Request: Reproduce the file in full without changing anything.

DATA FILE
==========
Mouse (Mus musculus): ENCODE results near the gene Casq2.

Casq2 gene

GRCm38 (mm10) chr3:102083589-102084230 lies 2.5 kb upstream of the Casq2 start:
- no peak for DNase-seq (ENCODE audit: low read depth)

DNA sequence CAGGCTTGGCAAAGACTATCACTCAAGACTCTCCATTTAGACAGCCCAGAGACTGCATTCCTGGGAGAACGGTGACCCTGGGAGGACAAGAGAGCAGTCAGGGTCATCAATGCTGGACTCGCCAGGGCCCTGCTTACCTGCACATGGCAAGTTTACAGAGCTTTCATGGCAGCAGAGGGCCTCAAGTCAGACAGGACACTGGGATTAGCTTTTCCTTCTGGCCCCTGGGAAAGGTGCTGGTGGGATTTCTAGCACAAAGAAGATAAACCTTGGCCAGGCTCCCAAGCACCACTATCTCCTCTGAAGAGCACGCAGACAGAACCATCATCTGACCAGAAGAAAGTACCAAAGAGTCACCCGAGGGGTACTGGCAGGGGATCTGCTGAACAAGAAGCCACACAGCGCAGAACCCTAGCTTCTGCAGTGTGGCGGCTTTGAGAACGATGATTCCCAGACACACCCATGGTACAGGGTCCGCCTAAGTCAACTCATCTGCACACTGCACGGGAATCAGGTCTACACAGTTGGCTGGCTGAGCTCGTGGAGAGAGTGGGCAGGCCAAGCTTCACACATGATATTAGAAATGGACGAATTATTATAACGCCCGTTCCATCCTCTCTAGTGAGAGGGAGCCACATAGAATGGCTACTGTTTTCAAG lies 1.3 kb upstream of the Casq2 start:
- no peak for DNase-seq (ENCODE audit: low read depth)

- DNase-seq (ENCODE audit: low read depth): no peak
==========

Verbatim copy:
Mouse (Mus musculus): ENCODE results near the gene Casq2.

Casq2 gene

GRCm38 (mm10) chr3:102083589-102084230 lies 2.5 kb upstream of the Casq2 start:
- no peak for DNase-seq (ENCODE audit: low read depth)

DNA sequence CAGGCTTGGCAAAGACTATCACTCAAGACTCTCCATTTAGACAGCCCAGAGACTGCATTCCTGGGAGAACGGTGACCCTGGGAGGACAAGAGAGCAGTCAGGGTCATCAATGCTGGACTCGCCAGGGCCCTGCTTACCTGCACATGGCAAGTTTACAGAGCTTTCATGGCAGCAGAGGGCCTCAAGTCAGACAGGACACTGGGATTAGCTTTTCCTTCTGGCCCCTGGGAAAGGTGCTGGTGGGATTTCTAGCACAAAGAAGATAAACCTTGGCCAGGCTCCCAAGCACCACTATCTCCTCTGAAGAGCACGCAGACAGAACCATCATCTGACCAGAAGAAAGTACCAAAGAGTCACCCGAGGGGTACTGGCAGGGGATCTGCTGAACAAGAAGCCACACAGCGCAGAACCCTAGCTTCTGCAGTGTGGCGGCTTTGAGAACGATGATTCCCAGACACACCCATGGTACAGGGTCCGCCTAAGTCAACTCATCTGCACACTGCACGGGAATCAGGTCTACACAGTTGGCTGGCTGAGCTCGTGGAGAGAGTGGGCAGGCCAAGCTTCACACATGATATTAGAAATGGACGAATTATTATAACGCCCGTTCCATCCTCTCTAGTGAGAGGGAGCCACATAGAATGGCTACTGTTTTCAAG lies 1.3 kb upstream of the Casq2 start:
- no peak for DNase-seq (ENCODE audit: low read depth)

- DNase-seq (ENCODE audit: low read depth): no peak